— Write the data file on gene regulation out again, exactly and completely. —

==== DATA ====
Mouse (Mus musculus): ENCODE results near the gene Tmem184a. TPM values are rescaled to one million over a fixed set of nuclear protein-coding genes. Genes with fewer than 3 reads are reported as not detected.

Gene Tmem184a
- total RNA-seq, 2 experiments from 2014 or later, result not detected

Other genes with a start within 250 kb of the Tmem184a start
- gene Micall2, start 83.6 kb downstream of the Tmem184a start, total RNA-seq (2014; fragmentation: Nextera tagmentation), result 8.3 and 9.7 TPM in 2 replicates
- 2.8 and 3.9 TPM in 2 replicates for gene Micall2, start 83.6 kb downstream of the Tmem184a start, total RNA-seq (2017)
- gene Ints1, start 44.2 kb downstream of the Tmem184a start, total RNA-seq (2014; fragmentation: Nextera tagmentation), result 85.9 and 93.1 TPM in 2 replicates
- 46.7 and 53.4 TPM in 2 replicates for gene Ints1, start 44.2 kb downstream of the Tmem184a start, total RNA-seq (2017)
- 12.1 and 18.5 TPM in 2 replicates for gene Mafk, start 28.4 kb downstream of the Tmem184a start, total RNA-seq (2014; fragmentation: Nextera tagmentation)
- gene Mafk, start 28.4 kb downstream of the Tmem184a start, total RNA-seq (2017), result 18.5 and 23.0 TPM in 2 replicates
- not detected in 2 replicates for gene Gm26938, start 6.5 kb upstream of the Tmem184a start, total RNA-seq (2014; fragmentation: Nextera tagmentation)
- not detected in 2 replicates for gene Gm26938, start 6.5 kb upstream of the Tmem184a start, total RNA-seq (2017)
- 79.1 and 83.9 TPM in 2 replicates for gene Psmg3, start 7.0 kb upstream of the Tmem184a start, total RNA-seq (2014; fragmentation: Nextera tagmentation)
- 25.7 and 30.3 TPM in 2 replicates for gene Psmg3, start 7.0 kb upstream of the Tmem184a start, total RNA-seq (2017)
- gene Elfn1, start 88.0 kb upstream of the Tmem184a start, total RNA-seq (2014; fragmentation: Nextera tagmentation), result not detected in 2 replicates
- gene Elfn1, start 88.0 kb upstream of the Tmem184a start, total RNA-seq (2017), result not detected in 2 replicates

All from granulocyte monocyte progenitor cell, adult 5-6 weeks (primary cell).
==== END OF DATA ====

Mouse (Mus musculus): ENCODE results near the gene Tmem184a. TPM values are rescaled to one million over a fixed set of nuclear protein-coding genes. Genes with fewer than 3 reads are reported as not detected.

Gene Tmem184a
- total RNA-seq, 2 experiments from 2014 or later, result not detected

Other genes with a start within 250 kb of the Tmem184a start
- gene Micall2, start 83.6 kb downstream of the Tmem184a start, total RNA-seq (2014; fragmentation: Nextera tagmentation), result 8.3 and 9.7 TPM in 2 replicates
- 2.8 and 3.9 TPM in 2 replicates for gene Micall2, start 83.6 kb downstream of the Tmem184a start, total RNA-seq (2017)
- gene Ints1, start 44.2 kb downstream of the Tmem184a start, total RNA-seq (2014; fragmentation: Nextera tagmentation), result 85.9 and 93.1 TPM in 2 replicates
- 46.7 and 53.4 TPM in 2 replicates for gene Ints1, start 44.2 kb downstream of the Tmem184a start, total RNA-seq (2017)
- 12.1 and 18.5 TPM in 2 replicates for gene Mafk, start 28.4 kb downstream of the Tmem184a start, total RNA-seq (2014; fragmentation: Nextera tagmentation)
- gene Mafk, start 28.4 kb downstream of the Tmem184a start, total RNA-seq (2017), result 18.5 and 23.0 TPM in 2 replicates
- not detected in 2 replicates for gene Gm26938, start 6.5 kb upstream of the Tmem184a start, total RNA-seq (2014; fragmentation: Nextera tagmentation)
- not detected in 2 replicates for gene Gm26938, start 6.5 kb upstream of the Tmem184a start, total RNA-seq (2017)
- 79.1 and 83.9 TPM in 2 replicates for gene Psmg3, start 7.0 kb upstream of the Tmem184a start, total RNA-seq (2014; fragmentation: Nextera tagmentation)
- 25.7 and 30.3 TPM in 2 replicates for gene Psmg3, start 7.0 kb upstream of the Tmem184a start, total RNA-seq (2017)
- gene Elfn1, start 88.0 kb upstream of the Tmem184a start, total RNA-seq (2014; fragmentation: Nextera tagmentation), result not detected in 2 replicates
- gene Elfn1, start 88.0 kb upstream of the Tmem184a start, total RNA-seq (2017), result not detected in 2 replicates

All from granulocyte monocyte progenitor cell, adult 5-6 weeks (primary cell).